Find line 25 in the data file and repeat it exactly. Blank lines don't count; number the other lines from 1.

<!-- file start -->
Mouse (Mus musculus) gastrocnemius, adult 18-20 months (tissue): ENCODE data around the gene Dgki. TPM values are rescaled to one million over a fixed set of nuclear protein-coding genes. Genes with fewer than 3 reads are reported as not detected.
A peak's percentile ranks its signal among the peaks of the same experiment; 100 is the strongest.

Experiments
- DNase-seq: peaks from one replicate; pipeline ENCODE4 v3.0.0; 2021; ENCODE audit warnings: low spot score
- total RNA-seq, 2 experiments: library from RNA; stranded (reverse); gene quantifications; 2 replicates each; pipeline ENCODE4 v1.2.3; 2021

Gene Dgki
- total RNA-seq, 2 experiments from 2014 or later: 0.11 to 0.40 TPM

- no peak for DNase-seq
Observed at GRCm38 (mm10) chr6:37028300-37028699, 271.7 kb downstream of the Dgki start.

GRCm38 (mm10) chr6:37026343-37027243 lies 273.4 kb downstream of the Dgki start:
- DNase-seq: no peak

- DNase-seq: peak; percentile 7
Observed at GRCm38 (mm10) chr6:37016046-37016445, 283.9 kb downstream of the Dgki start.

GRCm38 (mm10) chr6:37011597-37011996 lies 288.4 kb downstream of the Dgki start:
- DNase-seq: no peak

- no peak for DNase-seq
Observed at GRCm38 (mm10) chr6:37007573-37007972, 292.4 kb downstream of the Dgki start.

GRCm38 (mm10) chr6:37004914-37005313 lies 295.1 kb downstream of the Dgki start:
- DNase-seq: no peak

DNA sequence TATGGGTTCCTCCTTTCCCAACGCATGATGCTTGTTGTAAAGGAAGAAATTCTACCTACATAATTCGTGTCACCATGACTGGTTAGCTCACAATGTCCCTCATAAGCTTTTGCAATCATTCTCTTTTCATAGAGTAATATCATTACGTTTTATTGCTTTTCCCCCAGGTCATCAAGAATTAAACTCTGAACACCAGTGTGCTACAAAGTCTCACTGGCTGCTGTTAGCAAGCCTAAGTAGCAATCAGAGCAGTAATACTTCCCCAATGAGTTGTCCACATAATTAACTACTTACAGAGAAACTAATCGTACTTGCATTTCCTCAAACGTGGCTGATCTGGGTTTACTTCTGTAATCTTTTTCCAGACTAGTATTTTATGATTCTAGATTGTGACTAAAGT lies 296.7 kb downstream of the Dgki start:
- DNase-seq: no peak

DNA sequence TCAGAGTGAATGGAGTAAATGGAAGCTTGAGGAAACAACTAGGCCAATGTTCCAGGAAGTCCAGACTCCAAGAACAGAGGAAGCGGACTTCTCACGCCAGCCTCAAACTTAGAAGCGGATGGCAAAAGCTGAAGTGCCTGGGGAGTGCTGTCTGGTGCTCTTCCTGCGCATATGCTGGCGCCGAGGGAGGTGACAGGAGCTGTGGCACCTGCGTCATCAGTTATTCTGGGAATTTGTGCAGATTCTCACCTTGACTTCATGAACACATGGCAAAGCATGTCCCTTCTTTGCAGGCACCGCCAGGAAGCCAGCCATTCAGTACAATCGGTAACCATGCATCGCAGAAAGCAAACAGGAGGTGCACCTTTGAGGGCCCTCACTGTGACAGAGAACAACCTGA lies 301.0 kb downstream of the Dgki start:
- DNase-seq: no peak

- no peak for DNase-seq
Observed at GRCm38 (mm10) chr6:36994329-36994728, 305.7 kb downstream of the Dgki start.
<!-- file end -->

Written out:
Observed at GRCm38 (mm10) chr6:36994329-36994728, 305.7 kb downstream of the Dgki start.